“I would feel so much happier if I could change just one of your lives here today,” he said. Morgan said that he began drinking when he was 14 years old, and that he was kicked out of school later due to misbehavior.
After school, Morgan said that he had accomplished a lot, and paid no mind to the consequences of substance abuse. “I was so athletic, I figured this would never happen to me. I had everything going for me.” Though he drank during that time on the weekends, Morgan said that he never thought of himself as an alcoholic.
“Just because I lost a part of my body, doesn’t mean I am dead. It doesn’t mean I’m not alive, and it doesn’t mean I’m not going to try to get people to turn the other way. Say no to drinking. Say no to drugs,” Morgan urged the students. “Just because alcohol is legal, doesn’t mean it is right.”
Macon County Sheriff Robert Holland, who coordinated the event, then asked Morgan to describe what a day in his life was like. As he proceeded, Morgan choked up and emotion set in. “When my day starts, I wake up with my eyes and that’s it,” he said, adding that he needs the help of his home assistant to get out of bed, get dressed and most other basic daily functions.
Morgan said that he would have pulled over on the day of his wreck, if he had considered the consequences of his actions. “I would have just taken the five years in jail, because that’s what I was looking at. I would have taken five years if I could use my legs,” he said.
When Morgan finished, he shared his dreams with the students. “I will walk again. When I do, I am going to run,” he said.
School Superintendent Dan Brigman, who also attended the presentation, said that he believes the Reality Check program will have a “tremendous impact” on Macon County youth. “It will give them prime examples for rewards and consequences for their decisions during the years to come,” he said. “I am very appreciative of Sheriff Holland for allowing this opportunity for our students to engage in conversations with members of the community regarding decisions. I also want to extend sincere appreciation to Derek Roland and Kyle Morgan for their support with this program.”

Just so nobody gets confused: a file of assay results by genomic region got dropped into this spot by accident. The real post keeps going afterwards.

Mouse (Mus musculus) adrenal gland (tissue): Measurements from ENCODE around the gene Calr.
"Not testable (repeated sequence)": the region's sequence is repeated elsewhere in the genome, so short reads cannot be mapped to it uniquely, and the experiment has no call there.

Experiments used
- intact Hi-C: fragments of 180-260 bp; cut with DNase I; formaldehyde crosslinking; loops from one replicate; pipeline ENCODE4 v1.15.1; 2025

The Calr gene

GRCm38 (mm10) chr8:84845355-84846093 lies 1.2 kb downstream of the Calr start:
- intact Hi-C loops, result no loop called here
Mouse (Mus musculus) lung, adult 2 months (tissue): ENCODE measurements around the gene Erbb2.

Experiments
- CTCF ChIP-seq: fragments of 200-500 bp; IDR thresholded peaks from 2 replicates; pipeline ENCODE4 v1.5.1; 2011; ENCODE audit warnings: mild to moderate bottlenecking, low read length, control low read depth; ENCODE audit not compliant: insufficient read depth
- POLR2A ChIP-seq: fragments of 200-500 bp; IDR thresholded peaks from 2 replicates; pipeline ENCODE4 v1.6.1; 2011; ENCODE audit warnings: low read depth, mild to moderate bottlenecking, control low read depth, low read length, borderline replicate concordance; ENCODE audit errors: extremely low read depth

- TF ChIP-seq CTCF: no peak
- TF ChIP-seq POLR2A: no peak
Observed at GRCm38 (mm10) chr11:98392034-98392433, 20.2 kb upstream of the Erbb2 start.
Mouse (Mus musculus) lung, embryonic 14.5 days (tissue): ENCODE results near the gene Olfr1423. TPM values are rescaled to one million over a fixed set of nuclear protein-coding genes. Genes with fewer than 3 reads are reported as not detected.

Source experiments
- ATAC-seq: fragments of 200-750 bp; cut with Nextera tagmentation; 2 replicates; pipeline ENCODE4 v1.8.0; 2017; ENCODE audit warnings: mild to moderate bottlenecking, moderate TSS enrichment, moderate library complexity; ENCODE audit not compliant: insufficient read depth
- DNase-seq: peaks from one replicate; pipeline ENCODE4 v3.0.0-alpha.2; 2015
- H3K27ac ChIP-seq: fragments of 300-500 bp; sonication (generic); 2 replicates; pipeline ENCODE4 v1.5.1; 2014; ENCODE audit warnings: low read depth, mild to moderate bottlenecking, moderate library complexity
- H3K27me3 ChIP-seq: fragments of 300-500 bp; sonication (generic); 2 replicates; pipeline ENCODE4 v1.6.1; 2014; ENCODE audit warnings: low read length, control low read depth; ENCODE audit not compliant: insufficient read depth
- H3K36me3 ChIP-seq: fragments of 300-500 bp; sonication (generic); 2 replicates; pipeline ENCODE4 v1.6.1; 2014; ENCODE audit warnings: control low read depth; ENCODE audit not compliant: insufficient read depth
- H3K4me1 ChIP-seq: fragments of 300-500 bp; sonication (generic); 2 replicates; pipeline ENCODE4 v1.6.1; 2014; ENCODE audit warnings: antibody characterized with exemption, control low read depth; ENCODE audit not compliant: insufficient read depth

The “Reality Check 101” presentation was also given on Monday at Macon Middle School. According to Student Support coordinator Marci Holland, some students have reportedly told their teachers that the program had an impact on their goals in life. “Kyle Morgan and Derek Roland both have a really powerful message to get through to our kids, and we are honored that they took the time to speak to them,” she said.
The program was first initiated by Sheriff Holland in 2005, and was exclusive to inmates talking about their struggles with substance abuse to students from grades 5- 12. The program expanded to include nonincarcerated victims of substance abuse, when both Roland and Morgan approached Sheriff Holland with their interest in getting involved. Further presentations are scheduled to take place at the rest of the schools around the county in the near future, he added.
“When somebody makes a mistake, we kind of shun them, don’t we?” Holland said. “Instead, what we need to do is grasp on to those people and show them the right way to do things and try to be a leader within our community.”